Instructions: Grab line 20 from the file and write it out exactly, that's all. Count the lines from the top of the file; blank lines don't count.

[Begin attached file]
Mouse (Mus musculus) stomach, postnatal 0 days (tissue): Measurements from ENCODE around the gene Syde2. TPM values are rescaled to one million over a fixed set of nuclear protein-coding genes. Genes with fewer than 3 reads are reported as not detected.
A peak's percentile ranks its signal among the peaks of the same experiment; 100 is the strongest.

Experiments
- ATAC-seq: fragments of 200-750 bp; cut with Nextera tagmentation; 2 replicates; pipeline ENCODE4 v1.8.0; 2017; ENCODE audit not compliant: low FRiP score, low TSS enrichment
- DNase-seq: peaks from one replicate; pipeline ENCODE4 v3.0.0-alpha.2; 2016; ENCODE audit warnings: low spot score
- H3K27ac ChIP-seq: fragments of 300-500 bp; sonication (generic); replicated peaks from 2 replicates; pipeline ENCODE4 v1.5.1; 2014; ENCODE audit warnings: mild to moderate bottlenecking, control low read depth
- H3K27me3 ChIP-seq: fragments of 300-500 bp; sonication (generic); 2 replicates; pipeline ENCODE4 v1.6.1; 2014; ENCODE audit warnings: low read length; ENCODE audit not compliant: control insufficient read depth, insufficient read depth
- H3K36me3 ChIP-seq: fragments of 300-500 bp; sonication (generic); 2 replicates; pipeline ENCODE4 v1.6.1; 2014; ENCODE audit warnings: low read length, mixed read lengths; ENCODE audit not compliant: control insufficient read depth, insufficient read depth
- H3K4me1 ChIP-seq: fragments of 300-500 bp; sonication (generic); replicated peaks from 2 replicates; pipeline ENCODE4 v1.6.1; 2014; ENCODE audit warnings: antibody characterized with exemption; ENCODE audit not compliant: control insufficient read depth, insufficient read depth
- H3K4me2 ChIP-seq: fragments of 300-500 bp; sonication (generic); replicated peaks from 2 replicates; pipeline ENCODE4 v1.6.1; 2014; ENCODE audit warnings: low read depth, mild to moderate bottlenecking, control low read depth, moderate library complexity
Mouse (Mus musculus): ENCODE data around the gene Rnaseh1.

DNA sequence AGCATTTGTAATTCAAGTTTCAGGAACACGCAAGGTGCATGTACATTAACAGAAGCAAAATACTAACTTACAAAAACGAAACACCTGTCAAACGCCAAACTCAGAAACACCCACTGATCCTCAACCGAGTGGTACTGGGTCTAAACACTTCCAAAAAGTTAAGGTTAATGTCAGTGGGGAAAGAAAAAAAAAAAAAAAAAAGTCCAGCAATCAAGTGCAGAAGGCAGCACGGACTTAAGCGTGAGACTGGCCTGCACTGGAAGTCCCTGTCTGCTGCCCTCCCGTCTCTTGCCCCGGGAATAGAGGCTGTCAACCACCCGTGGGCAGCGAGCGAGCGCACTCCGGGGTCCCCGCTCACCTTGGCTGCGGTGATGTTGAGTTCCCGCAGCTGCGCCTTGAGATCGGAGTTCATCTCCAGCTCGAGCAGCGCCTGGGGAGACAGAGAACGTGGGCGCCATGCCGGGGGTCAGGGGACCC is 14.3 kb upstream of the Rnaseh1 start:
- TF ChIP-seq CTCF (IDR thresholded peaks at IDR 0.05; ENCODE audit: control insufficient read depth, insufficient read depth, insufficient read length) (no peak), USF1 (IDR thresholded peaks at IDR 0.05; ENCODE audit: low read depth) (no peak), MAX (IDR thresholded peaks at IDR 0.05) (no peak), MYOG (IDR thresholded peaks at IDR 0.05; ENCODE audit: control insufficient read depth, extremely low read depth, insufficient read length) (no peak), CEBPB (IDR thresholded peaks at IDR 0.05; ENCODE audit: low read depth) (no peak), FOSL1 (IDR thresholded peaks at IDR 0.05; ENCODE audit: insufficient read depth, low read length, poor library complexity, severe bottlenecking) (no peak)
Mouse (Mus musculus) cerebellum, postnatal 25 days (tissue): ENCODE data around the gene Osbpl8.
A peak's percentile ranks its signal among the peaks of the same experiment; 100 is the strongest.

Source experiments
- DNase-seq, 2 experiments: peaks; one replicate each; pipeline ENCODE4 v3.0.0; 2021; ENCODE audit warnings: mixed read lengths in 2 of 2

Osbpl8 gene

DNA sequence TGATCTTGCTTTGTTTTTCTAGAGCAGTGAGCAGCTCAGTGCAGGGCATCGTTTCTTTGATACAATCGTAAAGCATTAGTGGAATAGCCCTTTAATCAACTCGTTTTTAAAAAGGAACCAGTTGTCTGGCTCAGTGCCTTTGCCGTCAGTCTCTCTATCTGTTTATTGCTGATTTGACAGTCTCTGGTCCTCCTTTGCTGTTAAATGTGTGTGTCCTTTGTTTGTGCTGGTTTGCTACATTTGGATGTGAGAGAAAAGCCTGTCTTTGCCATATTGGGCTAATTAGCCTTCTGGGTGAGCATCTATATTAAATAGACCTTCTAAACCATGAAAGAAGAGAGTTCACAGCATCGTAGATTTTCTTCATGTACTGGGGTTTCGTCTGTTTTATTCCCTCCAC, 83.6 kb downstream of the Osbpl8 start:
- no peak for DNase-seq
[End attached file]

- no peak for DNase-seq